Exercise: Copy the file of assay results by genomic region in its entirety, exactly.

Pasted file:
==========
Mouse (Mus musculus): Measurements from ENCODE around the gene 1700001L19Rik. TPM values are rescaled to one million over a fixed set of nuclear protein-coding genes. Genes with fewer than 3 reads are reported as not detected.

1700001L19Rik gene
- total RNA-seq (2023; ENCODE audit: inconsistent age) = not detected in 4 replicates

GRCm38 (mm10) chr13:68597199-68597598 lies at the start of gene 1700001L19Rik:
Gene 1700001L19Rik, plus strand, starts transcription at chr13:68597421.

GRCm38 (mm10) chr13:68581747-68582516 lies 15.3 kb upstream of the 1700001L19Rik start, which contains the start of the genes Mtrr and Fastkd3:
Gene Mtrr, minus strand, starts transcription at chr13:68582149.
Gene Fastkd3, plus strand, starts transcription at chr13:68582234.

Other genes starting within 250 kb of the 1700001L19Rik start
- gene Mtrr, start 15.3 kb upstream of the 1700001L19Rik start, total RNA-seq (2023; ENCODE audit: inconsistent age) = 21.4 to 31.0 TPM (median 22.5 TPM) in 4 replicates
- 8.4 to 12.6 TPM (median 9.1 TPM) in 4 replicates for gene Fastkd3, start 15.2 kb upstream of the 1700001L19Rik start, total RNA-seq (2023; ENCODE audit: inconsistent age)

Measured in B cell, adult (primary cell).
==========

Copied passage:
Mouse (Mus musculus): Measurements from ENCODE around the gene 1700001L19Rik. TPM values are rescaled to one million over a fixed set of nuclear protein-coding genes. Genes with fewer than 3 reads are reported as not detected.

1700001L19Rik gene
- total RNA-seq (2023; ENCODE audit: inconsistent age) = not detected in 4 replicates

GRCm38 (mm10) chr13:68597199-68597598 lies at the start of gene 1700001L19Rik:
Gene 1700001L19Rik, plus strand, starts transcription at chr13:68597421.

GRCm38 (mm10) chr13:68581747-68582516 lies 15.3 kb upstream of the 1700001L19Rik start, which contains the start of the genes Mtrr and Fastkd3:
Gene Mtrr, minus strand, starts transcription at chr13:68582149.
Gene Fastkd3, plus strand, starts transcription at chr13:68582234.

Other genes starting within 250 kb of the 1700001L19Rik start
- gene Mtrr, start 15.3 kb upstream of the 1700001L19Rik start, total RNA-seq (2023; ENCODE audit: inconsistent age) = 21.4 to 31.0 TPM (median 22.5 TPM) in 4 replicates
- 8.4 to 12.6 TPM (median 9.1 TPM) in 4 replicates for gene Fastkd3, start 15.2 kb upstream of the 1700001L19Rik start, total RNA-seq (2023; ENCODE audit: inconsistent age)

Measured in B cell, adult (primary cell).